It stood by my bed at night, the renegade of childhood solace, always wanting to be seen. Reminiscing through my teenage years, I sometimes shudder. But one October night tremors through me most.
It was the night of my fifteenth birthday. My girlfriends had planned to stay over after the celebration but my mother had to be at work very early the next morning. So everyone left the party around eight p.m. Mom went straight to bed.
I had showered, slipped on my favorite fuzzy jammies, and slipped beneath the comforter. With my feather pillow behind my back, I sunk my eyes deep into the tenth chapter of a mystery novel. Forty minutes in I became very drowsy and began to nod off. The book fell centerfold over my chest as I drifted into a deep sleep.
Two tranquil hours had passed when a thumping sound in the attic woke me. I raised to an elbow swiping my heavy eyelids with my palm. Once the blur left my eyes I called out for Mom but no answer came.
Assuming the noise was a mouse or the house settling, I covered back up and attempted to get back to sleep. It was difficult because the hickory branches raking against my bedroom window troubled me.
Then, a sudden Siberian ambiance clutched me. My body shivered. I felt my cheeks numb as the room grew more frigid. Exhales rose into white mists and for a few seconds, a ghastly essence kept me still. My heart was beating chaotically. I knew something sinister was near.
Cautiously, I began to raise my head. Then a closer, blood-curdling sound beset me. I gasped and my lungs paused. A gaudy scraping noise emulated across the bed’s wooden footboard and sounded like fingernails digging into the oak.
Cheek buried into the pillow, I remained still. But the ghastly feeling that came over me caused me to pant. Sensing intense eyes on me, I gulped and mustered the courage to lift my head again. My eyes saucered as I raised myself off the pillow and began to turn. That moment, a cold heavy breath brushed my hair.
If anyone ever asks me to define how I think the moments before death might feel, I’d say that moment in my room is close as I can describe. As I sat with fists full of sheet and mattress topper, a low horrific growl entered my left ear. The feeling of dread cloaked me.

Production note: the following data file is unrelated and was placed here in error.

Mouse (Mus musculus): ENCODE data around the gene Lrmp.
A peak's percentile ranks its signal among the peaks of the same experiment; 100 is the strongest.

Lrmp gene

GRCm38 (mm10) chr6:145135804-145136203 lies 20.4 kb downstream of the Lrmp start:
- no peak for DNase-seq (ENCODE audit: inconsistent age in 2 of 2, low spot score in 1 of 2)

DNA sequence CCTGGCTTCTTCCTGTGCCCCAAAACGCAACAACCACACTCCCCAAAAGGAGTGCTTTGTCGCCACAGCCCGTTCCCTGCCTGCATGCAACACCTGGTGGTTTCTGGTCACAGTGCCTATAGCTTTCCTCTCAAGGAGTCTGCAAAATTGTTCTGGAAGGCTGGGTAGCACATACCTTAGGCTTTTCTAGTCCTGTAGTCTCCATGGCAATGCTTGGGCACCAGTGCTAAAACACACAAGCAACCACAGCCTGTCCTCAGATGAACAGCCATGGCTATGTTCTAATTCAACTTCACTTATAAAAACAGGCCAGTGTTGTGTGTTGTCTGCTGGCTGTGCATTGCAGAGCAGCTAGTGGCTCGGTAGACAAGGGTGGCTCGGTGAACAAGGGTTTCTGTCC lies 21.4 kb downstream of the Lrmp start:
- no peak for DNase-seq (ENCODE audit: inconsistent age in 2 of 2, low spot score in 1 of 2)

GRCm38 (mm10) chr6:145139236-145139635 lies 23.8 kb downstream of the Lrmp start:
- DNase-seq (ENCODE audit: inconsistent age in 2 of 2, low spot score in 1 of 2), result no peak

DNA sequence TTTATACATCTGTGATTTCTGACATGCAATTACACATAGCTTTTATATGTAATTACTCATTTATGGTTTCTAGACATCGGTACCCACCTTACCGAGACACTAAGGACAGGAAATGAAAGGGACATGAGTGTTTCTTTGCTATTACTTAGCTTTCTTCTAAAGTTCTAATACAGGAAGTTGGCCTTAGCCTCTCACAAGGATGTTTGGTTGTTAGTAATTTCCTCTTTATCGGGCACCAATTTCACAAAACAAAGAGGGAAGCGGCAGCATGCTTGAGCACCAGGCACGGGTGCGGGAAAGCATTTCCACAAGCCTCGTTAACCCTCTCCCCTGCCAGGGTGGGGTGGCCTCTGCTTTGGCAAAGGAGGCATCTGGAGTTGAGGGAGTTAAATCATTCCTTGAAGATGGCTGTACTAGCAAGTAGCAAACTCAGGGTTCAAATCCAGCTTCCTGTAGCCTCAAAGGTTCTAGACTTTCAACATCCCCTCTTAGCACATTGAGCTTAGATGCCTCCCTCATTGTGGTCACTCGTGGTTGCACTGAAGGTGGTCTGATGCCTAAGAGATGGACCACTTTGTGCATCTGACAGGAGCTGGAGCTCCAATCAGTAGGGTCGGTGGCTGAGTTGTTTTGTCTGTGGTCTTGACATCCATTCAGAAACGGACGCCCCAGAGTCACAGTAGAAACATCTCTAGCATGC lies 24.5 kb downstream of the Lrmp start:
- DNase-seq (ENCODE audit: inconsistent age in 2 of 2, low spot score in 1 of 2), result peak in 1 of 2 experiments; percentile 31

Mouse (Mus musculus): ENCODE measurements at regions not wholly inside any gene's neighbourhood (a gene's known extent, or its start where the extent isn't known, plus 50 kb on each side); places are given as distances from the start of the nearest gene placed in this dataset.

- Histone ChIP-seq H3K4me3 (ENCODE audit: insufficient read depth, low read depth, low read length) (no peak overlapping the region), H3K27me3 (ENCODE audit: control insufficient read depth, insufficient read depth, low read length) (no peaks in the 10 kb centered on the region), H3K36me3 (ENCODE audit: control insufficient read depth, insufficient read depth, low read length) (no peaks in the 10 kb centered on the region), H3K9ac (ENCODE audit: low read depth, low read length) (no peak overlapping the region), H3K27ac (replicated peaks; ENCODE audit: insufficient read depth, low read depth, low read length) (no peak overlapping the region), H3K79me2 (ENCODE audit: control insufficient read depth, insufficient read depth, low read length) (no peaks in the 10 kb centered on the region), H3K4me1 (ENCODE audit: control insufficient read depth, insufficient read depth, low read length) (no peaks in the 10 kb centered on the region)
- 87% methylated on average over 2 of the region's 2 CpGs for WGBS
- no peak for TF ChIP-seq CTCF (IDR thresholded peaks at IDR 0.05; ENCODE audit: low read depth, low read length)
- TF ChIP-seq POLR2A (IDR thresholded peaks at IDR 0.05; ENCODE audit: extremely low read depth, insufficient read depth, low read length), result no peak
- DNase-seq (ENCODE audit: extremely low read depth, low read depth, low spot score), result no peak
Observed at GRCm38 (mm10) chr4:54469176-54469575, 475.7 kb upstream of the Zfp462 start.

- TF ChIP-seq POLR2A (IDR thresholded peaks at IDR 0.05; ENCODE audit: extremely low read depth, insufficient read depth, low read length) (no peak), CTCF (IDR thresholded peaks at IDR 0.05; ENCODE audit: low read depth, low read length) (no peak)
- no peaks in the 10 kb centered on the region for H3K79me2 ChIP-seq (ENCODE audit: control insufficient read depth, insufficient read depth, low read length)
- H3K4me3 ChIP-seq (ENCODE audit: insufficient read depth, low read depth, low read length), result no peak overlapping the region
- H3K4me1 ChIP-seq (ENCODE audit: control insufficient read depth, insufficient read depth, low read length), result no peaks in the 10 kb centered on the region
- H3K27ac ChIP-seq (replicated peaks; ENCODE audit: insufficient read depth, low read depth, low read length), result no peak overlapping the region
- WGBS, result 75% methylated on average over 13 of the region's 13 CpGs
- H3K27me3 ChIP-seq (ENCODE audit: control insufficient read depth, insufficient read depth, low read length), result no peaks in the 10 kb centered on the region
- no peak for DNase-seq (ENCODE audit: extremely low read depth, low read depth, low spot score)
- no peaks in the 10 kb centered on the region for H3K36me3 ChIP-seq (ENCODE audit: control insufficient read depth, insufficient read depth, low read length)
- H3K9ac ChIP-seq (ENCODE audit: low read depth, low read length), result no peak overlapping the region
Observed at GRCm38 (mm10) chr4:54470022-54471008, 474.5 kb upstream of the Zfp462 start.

“What are you?” My lips rattled.
Overwhelmed with fear, I managed to turn my gaze toward the presence. And a harrowing dark figure met me with burnishes eyes. A robe of black enshrouded it. I can’t describe the dire sensation that took over me that second. I screamed and upon instinct, bolted toward my bedroom door.
“Mom,” I called desperately. “Where are you? Help me!”
Still, Mom wasn’t answering and it felt as though the creepy mass from my room was gaining. I ran out into the right side of the hallway and paused a moment, unsure of what to do. When I glanced to my left, my heart dove toward my gut. Mom was sprawled out motionlessly on the floor beneath the attic door.
At that moment adrenaline seemed to replace the haunting fear with immeasurable worry. I rushed toward her and immediately hit my knees to check on her. I was hysterical; crying, screaming, begging mom to wake up. I felt for a pulse but it was inert. After several desperate attempts to resuscitate, it became clear. Mom was gone.
I picked myself up, staggered toward the shady kitchen, still in shock and inner turmoil. I drew up the phone and called 911. My life felt over watching the gurney take my mother away. Not for a night. Forever.
My life had ended in so many ways. I was beyond distraught. And I refused to stay in the house afterward. So, my aunt Grace took me in until I started college four years later.
I never told anyone about the strange presence who visited the night mom passed away. Not until now. I’ve told myself it had to be one of two things; death’s angel, or a warning sent to me by something beyond human comprehension.
Submitted by Raven Gilreath
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